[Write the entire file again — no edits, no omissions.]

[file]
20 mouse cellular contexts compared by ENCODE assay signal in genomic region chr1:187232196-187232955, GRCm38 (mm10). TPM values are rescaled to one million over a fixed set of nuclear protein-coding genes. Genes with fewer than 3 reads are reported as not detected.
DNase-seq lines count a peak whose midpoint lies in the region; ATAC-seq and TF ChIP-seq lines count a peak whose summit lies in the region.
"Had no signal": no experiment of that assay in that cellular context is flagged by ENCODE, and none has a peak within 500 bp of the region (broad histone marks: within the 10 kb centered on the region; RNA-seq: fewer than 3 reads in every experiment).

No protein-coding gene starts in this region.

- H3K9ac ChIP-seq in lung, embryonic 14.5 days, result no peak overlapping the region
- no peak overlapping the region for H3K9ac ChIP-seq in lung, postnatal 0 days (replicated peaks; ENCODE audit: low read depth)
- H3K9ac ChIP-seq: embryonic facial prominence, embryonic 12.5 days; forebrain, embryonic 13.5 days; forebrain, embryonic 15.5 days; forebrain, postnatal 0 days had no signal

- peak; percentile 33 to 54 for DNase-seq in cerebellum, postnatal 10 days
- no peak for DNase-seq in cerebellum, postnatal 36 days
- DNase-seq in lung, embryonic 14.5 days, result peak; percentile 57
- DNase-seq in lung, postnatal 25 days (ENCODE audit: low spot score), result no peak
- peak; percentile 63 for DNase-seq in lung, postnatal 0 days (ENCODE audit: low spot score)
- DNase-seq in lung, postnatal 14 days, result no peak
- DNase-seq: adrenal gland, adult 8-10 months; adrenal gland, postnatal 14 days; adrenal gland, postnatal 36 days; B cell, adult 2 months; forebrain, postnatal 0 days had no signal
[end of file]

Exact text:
20 mouse cellular contexts compared by ENCODE assay signal in genomic region chr1:187232196-187232955, GRCm38 (mm10). TPM values are rescaled to one million over a fixed set of nuclear protein-coding genes. Genes with fewer than 3 reads are reported as not detected.
DNase-seq lines count a peak whose midpoint lies in the region; ATAC-seq and TF ChIP-seq lines count a peak whose summit lies in the region.
"Had no signal": no experiment of that assay in that cellular context is flagged by ENCODE, and none has a peak within 500 bp of the region (broad histone marks: within the 10 kb centered on the region; RNA-seq: fewer than 3 reads in every experiment).

No protein-coding gene starts in this region.

- H3K9ac ChIP-seq in lung, embryonic 14.5 days, result no peak overlapping the region
- no peak overlapping the region for H3K9ac ChIP-seq in lung, postnatal 0 days (replicated peaks; ENCODE audit: low read depth)
- H3K9ac ChIP-seq: embryonic facial prominence, embryonic 12.5 days; forebrain, embryonic 13.5 days; forebrain, embryonic 15.5 days; forebrain, postnatal 0 days had no signal

- peak; percentile 33 to 54 for DNase-seq in cerebellum, postnatal 10 days
- no peak for DNase-seq in cerebellum, postnatal 36 days
- DNase-seq in lung, embryonic 14.5 days, result peak; percentile 57
- DNase-seq in lung, postnatal 25 days (ENCODE audit: low spot score), result no peak
- peak; percentile 63 for DNase-seq in lung, postnatal 0 days (ENCODE audit: low spot score)
- DNase-seq in lung, postnatal 14 days, result no peak
- DNase-seq: adrenal gland, adult 8-10 months; adrenal gland, postnatal 14 days; adrenal gland, postnatal 36 days; B cell, adult 2 months; forebrain, postnatal 0 days had no signal